After a couple of weeks of painstakingly slow progress, Tux3 now is
close enough to having extents that I feel it is time to sit back,
limber up the proverbial knuckle joints for some heavy typing, and
launch yet another Tux3 design missive into the wild blue yonder.

What is all this noise about extents and why is everybody doing it? And
what is an extent anyway?

Traditional filesystems record a pointer to each individual disk block,
whereas modern extent-based filesystems record pointers to runs of disk
blocks, each such extent having a starting address and a count of data
blocks that store all or part of some file. A file may consist of many
extents, and may be sparse, which requires that logical addresses also
be stored, in order to know the position of each extent within a file.
An extent can therefore be thought of as a triple {logical address,
physical address, block count} or alternatively, as a pair {physical
address, block count} indexed by a logical address. Tux3 uses the
latter approach while Ext4 uses the former.

Extents themselves are simple things: just add a count to a block
pointer and you have an extent, which is just what we did in Tux3. The
extent count is packed into 6 unused bits of a 64 bit physical block
pointer. "For free" you could say.

On the other hand, algorithms to handle extents are far from simple. It
is amazing how much complexity jumped out of the woodwork when that
innocent little count field appeared. For one thing, extents
constitute variable sized logical objects so you can't store them in a
radix tree as with the classic direct/indirect/double/triple scheme
inherited by Ext2 from UFS. A considerably more complex b-tree scheme
is required. Well, we had the b-trees anyway for other reasons
(variable sized inodes, multiple block pointers per logical address)
but that is just one of the issues.

Extents introduce a large number of new boundary conditions into file
allocation and access code. To illustrate, consider the complexity of
rewriting a region of a file on top of some number of pre-existing
extents, which can have gaps between them. We want to overwrite some
extents and allocate new extents to fill in the gaps. Maybe we want to
enlarge some existing extents where possible, or delete some of the
pre-existing extents in favor of a larger, newly allocated contiguous
region. Maybe beginning or end of the region we are writing lands in
the middle of a pre-existing extent, and we have to handle that. This
is a whole lot more detail to worry about than just writing a block at
a time, no? Indeed it is. So why would we want to put ourselves
through such pain anyway?

The answer is: extents yield huge performance benefits. Recently,
somebody said that extents are just a performance hack, and that is
true, but then cache is just a performance hack too. Extents are
simply the biggest performance optimization to come along for
filesystems since... buffer cache.

We get all of these benefits from extents:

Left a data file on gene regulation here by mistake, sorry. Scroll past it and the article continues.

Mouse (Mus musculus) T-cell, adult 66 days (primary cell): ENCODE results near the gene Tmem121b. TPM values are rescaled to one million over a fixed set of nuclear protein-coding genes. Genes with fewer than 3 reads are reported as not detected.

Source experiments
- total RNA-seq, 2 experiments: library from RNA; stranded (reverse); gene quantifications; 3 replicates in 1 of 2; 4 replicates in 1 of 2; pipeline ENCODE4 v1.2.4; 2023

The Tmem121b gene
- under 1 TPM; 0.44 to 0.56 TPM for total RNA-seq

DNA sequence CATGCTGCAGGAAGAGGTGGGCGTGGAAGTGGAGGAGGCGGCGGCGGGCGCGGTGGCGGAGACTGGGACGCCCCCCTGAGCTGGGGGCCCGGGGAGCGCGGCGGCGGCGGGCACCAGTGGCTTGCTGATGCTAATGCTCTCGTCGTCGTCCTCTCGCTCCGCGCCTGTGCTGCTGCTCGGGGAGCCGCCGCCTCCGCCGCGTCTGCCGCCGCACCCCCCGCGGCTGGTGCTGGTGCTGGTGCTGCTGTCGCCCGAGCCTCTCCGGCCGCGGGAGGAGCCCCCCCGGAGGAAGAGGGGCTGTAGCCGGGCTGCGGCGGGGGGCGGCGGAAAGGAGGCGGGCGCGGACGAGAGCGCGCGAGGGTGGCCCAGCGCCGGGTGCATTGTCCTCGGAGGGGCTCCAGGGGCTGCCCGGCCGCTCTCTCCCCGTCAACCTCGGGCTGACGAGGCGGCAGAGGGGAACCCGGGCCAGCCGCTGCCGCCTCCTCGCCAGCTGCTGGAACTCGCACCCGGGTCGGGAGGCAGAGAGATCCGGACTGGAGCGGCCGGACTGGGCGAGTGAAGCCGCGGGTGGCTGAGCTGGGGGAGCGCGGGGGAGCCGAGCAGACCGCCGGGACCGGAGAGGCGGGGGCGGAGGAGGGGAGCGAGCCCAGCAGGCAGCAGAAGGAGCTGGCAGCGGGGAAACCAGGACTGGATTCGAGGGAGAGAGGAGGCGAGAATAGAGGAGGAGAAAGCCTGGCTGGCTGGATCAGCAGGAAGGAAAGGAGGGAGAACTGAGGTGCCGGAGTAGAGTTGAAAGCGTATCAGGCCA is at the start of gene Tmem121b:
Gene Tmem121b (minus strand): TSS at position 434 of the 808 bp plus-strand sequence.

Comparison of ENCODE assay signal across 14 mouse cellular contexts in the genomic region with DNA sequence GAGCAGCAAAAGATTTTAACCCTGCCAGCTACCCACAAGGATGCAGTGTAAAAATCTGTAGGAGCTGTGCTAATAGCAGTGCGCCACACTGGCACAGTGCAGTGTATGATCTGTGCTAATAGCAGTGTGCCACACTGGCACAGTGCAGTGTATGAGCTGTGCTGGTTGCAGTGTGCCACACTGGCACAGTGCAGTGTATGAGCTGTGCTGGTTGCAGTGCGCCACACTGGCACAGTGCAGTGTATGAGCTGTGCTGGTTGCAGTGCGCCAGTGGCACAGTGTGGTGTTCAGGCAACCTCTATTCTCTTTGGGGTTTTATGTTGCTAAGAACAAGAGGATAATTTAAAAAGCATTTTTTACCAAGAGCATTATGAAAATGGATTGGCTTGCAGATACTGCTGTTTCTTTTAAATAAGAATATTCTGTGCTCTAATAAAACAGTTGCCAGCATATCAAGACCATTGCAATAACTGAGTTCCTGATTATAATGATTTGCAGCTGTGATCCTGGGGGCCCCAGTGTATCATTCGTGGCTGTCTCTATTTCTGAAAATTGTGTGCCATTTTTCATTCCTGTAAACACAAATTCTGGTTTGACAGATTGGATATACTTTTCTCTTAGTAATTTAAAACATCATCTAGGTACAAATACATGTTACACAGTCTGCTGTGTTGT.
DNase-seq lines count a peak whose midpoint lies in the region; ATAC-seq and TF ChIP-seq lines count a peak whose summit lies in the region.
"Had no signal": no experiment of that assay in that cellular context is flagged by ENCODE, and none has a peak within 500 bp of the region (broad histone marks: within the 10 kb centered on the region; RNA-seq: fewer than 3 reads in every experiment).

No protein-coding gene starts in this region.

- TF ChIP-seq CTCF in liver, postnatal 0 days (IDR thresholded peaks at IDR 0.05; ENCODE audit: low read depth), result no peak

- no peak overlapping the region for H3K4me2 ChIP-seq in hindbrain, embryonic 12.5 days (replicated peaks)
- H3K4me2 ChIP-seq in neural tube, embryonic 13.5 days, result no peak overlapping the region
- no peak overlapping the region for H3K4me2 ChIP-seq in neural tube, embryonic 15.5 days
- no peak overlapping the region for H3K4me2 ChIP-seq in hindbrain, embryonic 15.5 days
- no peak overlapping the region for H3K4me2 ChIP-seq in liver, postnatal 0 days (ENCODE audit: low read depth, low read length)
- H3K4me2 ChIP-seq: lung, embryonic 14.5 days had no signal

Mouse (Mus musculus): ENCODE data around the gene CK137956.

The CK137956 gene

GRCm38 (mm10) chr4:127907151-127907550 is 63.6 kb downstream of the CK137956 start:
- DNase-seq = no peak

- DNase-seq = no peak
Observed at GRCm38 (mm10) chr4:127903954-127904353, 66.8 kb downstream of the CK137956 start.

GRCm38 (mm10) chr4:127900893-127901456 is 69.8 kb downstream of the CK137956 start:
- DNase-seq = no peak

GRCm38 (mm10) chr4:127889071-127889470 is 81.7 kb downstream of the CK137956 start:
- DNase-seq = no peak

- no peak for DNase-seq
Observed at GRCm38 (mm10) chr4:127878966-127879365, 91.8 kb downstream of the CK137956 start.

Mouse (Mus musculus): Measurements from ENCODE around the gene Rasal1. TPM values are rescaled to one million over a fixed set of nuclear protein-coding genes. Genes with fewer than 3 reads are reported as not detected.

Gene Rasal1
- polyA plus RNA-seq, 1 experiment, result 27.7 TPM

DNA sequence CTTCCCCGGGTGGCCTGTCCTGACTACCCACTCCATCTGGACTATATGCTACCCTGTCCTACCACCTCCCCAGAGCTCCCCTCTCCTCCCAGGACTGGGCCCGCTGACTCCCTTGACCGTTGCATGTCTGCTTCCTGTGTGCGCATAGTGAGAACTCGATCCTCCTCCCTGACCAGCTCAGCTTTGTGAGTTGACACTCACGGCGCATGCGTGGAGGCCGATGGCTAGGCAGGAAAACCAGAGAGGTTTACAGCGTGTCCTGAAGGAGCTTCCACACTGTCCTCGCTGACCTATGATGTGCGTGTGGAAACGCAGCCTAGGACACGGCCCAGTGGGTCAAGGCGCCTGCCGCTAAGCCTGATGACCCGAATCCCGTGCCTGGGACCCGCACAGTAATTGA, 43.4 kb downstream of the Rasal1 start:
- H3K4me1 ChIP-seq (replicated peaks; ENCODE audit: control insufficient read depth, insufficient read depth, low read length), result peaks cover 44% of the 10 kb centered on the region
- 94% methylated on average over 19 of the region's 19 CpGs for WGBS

* Allocate an entire range of blocks at once - fewer trips into
the allocator.

* Each extent is allocated contiguously - fragmentation reduction
without guesswork.

* Assign disk addresses to entire ranges of a file write at once -
fewer walks through the file index blocks.

* At sync time, form larger and fewer bio transactions that can be
merged more efficiently by the disk elevator and require less
handling in the block IO path than individual blocks.

* Fewer edits of file metadata - don't trash the cache.

* More compact representation on disk - less metadata to load into
memory and write back out to disk.

* Lower ratio of metadata blocks to data blocks - less seeking on

* More compact representation in memory - less cache pressure.

* Extent data is handled in batches at each step: allocation,
index editing, io submission, freeing, so code execution is well
localized - better use of processor execution cache.

To quantify some of these benefits, consider that a block-oriented
filesystem like Ext3 must read one index block for each thousand data
blocks, 4 MB of data, which takes about 16 milliseconds to read. If an
extra seek is required to pick up the next index block, and then back
to where the next data will be read, that is maybe 12 ms on top of the
16 ms linear transfer time, a 75% performance penalty. Tux3 indexes
about 85 MB of data per index block, which translates into about 3%
seek overhead for a large linear read.

An even more dramatic improvement can be expected with file deletion.
Ext3 has to read one metadata block per 4 MB of deleted data in order
to find the blocks that should be freed. This overhead is about 1.5
seconds per Gigabyte, or 25 minutes per terabyte. Tux3 will reduce
that to about .07 seconds per gigabyte or about 1.2 minutes per
terabyte, using extents.

In both cases, further savings can be had using larger extents, but
Tux3's modest 64 block extent limit already promises upwards of 95% of
the benefit that is to be had. That said, Tux3 may well add an
optimization to support larger extents later. This is not very hard,
it is just more code, but for the time being we have a better use in
mind for those bits we saved (versioning).

As mentioned above, the one big drawback of extents is that they are
hard to code and get right. That is why they have only slowly appeared
in our grassroots open source filesystems on Linux. Big iron Unix
vendors have known about the benefits of extents for decades, and have
had the workloads to showcase them. Well now we have those loads on
Linux too. Time to get our collective act together.

I did not get into the details of Tux3's extent design because this post
is already long enough. But they are interesting, at least I think so,
and do deserve a post of their own. Please stay tuned. And please
keep in mind: Halloween is fast approaching, and therefore so is the
Tux3 Halloween Cabal party.


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